The UC Berkeley Institute of Governmental Studies poll shows that 60.1 per cent of likely voters oppose the recall, with 38.5 per cent in favor of Mr Newsom losing his job.
Just 2 per cent of voters were undecided or declined to answer the poll, which was conducted between 20 August and 6 September and made public on Friday.
It is the latest in a string of polls over the last six weeks that suggest Mr Newsom’s campaign has gathered momentum across the state ahead of the 14 September election day.
A Berkeley poll on 27 July had voters evenly split, but Mr Newsom appears to have established a strong position days ahead of Tuesday’s final voting opportunity.
Conservative radio host Larry Elder is the leading Republican running to replace Mr Newsom, and the poll director says this seems to have played a key role in the governor’s boost in support.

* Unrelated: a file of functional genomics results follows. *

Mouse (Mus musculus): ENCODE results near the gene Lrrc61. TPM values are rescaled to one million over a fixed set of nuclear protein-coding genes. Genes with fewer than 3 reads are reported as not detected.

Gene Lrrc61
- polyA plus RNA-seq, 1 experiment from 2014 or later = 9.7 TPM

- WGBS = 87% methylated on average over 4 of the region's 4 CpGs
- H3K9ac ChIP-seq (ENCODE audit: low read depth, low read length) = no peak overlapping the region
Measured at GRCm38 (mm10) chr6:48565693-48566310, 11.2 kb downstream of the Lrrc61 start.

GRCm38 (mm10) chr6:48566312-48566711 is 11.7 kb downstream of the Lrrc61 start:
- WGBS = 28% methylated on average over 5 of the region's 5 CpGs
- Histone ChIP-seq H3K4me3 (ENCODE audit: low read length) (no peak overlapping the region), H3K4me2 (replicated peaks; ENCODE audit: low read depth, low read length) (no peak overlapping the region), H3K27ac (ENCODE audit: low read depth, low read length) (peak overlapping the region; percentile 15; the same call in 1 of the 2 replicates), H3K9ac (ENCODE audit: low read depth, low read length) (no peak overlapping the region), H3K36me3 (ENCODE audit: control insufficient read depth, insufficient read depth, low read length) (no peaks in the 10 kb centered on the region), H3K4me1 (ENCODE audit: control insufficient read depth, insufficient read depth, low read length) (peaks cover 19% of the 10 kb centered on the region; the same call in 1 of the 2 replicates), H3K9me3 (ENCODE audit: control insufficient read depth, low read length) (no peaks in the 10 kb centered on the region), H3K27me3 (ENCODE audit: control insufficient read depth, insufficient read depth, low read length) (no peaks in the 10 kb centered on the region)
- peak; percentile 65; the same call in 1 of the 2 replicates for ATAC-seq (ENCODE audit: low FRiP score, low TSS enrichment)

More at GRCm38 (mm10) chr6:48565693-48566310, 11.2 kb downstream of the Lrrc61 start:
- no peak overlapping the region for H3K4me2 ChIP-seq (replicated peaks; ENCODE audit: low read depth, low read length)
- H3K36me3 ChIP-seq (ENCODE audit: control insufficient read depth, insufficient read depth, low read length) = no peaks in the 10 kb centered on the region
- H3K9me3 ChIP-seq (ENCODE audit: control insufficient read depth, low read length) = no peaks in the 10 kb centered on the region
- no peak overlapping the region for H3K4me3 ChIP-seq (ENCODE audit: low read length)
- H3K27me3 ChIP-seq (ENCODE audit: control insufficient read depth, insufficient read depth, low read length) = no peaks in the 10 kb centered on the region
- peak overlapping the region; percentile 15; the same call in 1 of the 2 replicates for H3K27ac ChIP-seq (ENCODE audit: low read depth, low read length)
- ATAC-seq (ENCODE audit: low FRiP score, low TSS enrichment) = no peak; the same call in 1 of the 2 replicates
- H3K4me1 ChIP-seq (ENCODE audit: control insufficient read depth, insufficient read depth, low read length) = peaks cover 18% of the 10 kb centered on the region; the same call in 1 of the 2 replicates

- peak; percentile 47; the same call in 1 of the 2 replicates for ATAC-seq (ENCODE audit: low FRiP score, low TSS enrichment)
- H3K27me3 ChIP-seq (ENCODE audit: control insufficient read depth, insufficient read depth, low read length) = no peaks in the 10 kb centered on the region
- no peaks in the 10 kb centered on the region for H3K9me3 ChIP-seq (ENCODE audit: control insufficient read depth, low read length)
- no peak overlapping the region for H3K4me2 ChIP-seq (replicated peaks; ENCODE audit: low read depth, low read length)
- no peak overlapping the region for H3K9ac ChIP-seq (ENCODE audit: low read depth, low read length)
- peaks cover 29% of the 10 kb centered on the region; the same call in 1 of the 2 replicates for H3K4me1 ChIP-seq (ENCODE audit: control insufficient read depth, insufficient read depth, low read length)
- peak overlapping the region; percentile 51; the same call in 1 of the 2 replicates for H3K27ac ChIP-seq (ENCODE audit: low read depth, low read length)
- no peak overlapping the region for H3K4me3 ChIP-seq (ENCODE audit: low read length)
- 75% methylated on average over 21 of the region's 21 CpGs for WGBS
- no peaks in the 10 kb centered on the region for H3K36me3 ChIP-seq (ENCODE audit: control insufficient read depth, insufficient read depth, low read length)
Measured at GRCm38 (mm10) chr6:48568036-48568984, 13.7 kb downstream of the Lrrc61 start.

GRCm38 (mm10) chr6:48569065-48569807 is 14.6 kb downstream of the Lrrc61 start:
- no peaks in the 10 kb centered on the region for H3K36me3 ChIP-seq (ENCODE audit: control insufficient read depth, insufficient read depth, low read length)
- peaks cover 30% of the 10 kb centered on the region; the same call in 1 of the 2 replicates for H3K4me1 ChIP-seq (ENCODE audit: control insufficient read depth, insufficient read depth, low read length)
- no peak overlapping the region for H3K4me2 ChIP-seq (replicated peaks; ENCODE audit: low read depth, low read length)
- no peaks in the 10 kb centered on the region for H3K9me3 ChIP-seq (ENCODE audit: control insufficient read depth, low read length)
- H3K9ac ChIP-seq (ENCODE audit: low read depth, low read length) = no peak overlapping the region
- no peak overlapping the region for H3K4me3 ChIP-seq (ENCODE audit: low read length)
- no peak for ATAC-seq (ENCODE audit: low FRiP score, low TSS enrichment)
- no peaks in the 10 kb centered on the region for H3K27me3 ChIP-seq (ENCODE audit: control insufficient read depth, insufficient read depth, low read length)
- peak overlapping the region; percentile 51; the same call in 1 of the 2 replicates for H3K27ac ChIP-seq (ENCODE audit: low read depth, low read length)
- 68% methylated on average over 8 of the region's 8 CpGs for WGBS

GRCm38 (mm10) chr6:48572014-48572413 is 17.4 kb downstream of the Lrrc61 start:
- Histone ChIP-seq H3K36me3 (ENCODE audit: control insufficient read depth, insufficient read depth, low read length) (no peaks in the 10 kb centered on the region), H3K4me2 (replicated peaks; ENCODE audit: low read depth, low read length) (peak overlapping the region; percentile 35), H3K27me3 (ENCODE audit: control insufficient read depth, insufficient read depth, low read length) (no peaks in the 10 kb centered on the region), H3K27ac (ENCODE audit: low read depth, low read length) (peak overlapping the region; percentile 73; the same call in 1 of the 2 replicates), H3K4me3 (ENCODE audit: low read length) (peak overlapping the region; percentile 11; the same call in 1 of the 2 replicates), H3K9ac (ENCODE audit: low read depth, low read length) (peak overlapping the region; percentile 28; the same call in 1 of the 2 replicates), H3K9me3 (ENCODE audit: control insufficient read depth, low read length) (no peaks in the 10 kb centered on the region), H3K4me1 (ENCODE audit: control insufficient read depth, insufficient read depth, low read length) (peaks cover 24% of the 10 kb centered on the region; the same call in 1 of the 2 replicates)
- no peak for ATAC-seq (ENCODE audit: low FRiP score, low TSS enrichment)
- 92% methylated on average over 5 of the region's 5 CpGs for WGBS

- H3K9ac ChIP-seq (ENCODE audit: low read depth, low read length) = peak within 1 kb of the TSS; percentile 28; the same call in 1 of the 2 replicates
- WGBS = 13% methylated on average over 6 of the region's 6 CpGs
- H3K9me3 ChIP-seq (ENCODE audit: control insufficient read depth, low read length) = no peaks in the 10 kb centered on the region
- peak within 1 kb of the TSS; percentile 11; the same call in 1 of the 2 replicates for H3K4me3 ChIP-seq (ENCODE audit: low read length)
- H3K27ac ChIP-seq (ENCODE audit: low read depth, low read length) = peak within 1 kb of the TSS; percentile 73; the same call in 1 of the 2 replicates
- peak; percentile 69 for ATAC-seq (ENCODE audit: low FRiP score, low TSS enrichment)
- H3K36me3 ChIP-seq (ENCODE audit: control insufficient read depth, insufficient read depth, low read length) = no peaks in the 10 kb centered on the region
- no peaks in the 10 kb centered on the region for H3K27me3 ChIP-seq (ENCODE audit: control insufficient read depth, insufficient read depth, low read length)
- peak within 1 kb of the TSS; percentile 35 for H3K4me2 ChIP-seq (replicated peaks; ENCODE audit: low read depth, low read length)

“In the early going it was probably more about whether they liked Newsom or not. It was personalised,” Mark DiCamillo told The Los Angeles Times.
“By attacking his challenger, which is Elder, and framing it as ‘Look at what you’ll get if you vote for this guy’ … I think that really won the day.”
California is one of 20 states with a mechanism to recall a sitting governor and the last time the move was successful was in 2003, when Democratic governor Gray Davis was replaced by Hollywood star Arnold Schwarzenegger, who ran as a Republican.
The leading Republican in the race to take his job, conservative radio host Larry Elder, has pledged to reverse California’s mask and vaccination mandates if he wins.
Joe Biden will travel to California “early next week” to campaign for Mr Newsom, said White House Press Secretary Jen Psaki.
“California! You’ve got a big choice to make by September 14, and everything is on the line,” Mr Obama tweeted.
“Your vote could be the difference between protecting our kids or putting them at risk; helping Californians recover or taking us backwards. Vote “no” on the Republican recall.”